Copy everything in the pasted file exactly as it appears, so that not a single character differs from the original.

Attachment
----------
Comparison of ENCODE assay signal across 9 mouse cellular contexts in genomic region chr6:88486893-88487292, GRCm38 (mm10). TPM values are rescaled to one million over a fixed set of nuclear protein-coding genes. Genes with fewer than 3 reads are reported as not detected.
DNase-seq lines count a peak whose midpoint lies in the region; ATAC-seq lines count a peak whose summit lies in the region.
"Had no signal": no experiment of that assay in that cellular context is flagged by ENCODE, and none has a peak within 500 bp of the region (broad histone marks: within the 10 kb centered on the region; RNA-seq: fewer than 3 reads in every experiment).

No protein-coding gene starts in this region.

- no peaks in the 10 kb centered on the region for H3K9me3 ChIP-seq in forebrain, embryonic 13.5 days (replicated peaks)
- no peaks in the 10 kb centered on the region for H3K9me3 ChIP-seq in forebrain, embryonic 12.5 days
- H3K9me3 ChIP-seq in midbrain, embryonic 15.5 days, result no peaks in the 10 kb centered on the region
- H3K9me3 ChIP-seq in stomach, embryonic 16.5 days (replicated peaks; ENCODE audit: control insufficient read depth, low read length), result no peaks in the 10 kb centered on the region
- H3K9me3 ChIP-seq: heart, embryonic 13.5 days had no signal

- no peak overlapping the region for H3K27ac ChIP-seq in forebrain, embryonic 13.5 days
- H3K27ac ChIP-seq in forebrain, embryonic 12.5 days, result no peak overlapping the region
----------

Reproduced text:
Comparison of ENCODE assay signal across 9 mouse cellular contexts in genomic region chr6:88486893-88487292, GRCm38 (mm10). TPM values are rescaled to one million over a fixed set of nuclear protein-coding genes. Genes with fewer than 3 reads are reported as not detected.
DNase-seq lines count a peak whose midpoint lies in the region; ATAC-seq lines count a peak whose summit lies in the region.
"Had no signal": no experiment of that assay in that cellular context is flagged by ENCODE, and none has a peak within 500 bp of the region (broad histone marks: within the 10 kb centered on the region; RNA-seq: fewer than 3 reads in every experiment).

No protein-coding gene starts in this region.

- no peaks in the 10 kb centered on the region for H3K9me3 ChIP-seq in forebrain, embryonic 13.5 days (replicated peaks)
- no peaks in the 10 kb centered on the region for H3K9me3 ChIP-seq in forebrain, embryonic 12.5 days
- H3K9me3 ChIP-seq in midbrain, embryonic 15.5 days, result no peaks in the 10 kb centered on the region
- H3K9me3 ChIP-seq in stomach, embryonic 16.5 days (replicated peaks; ENCODE audit: control insufficient read depth, low read length), result no peaks in the 10 kb centered on the region
- H3K9me3 ChIP-seq: heart, embryonic 13.5 days had no signal

- no peak overlapping the region for H3K27ac ChIP-seq in forebrain, embryonic 13.5 days
- H3K27ac ChIP-seq in forebrain, embryonic 12.5 days, result no peak overlapping the region